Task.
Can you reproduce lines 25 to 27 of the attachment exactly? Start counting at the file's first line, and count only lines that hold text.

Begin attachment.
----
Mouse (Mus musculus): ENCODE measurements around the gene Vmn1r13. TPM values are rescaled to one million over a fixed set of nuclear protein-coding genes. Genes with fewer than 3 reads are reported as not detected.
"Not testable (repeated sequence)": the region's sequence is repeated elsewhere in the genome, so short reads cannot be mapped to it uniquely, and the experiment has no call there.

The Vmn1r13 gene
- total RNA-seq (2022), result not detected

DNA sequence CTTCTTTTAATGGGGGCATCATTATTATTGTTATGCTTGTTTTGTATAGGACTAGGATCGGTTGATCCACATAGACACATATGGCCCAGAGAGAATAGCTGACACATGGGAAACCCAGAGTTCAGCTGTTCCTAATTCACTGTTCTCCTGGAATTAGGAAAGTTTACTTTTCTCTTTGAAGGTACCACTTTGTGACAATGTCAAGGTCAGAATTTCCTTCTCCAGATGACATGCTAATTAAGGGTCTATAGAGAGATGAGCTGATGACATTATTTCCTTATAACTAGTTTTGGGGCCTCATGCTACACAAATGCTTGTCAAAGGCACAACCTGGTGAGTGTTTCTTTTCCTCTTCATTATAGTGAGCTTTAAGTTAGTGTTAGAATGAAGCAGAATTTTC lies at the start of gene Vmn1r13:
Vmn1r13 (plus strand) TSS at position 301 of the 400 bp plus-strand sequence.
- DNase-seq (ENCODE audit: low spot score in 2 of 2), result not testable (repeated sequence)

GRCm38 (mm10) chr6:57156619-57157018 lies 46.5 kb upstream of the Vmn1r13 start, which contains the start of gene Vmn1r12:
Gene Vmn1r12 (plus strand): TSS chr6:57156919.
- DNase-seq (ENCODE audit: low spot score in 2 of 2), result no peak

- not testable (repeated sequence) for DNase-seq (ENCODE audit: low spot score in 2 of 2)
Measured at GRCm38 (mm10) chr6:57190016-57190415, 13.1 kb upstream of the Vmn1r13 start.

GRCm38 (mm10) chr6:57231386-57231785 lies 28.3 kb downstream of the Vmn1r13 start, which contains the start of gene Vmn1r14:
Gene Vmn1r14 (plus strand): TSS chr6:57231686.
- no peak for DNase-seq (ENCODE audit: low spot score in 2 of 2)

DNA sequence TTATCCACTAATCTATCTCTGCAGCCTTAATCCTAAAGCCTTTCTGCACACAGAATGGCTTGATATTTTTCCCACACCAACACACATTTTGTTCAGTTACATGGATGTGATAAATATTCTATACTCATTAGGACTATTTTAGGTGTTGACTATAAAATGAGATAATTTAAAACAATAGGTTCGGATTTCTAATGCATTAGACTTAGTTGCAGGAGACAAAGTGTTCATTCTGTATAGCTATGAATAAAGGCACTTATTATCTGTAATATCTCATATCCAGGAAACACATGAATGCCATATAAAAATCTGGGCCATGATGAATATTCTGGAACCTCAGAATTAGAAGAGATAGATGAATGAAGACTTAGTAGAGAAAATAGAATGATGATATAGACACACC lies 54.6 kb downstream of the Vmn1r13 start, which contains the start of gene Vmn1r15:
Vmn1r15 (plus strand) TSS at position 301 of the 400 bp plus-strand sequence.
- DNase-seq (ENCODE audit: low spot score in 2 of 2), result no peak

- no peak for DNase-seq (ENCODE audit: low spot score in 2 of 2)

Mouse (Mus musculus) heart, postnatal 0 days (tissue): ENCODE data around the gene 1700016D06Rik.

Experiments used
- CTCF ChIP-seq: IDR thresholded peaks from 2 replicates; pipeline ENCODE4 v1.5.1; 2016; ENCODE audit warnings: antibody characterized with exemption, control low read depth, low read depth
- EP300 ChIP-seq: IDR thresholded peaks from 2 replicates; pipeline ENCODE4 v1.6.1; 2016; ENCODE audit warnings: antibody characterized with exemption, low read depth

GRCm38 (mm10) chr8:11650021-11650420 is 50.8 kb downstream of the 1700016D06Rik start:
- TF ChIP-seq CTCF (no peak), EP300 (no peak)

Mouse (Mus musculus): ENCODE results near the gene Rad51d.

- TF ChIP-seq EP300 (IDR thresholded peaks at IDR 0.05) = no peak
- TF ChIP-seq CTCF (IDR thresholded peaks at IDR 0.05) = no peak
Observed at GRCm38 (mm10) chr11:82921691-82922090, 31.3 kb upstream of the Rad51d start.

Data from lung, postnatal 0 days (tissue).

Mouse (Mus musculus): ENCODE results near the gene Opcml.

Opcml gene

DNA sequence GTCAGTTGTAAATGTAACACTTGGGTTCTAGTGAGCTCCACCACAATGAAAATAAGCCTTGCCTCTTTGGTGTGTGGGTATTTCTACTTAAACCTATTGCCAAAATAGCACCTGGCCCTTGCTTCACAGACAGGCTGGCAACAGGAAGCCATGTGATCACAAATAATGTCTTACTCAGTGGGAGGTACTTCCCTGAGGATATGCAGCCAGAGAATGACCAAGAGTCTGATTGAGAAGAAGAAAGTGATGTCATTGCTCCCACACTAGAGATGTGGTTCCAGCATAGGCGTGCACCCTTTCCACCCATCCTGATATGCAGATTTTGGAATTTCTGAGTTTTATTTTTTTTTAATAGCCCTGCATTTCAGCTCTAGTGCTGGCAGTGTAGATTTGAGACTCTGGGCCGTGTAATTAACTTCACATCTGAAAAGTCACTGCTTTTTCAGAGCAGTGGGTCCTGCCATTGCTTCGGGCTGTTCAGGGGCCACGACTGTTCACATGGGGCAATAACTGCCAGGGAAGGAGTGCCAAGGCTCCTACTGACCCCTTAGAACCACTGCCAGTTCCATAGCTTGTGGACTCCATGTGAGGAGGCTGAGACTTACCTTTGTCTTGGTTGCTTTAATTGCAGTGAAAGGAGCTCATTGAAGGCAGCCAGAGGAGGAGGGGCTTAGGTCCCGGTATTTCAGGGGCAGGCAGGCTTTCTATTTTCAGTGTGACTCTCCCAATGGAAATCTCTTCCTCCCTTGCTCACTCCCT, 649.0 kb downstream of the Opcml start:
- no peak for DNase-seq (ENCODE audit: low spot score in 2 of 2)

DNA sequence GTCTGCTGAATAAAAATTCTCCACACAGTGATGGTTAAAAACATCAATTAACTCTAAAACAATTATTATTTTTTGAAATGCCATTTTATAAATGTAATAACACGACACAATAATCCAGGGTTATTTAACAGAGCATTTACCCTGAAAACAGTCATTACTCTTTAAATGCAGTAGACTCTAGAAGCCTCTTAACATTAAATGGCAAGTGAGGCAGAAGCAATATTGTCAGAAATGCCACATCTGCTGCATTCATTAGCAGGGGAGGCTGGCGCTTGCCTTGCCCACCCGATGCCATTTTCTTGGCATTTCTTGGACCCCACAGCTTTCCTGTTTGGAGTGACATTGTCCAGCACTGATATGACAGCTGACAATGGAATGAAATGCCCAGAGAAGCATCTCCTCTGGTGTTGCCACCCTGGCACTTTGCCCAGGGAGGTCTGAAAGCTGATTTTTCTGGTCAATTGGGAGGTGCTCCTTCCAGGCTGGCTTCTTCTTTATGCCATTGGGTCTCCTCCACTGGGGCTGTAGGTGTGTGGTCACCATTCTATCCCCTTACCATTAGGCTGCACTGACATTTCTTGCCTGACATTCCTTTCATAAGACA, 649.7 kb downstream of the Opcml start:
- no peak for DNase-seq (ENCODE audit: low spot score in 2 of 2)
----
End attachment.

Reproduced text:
- TF ChIP-seq CTCF (no peak), EP300 (no peak)

Mouse (Mus musculus): ENCODE results near the gene Rad51d.

- TF ChIP-seq EP300 (IDR thresholded peaks at IDR 0.05) = no peak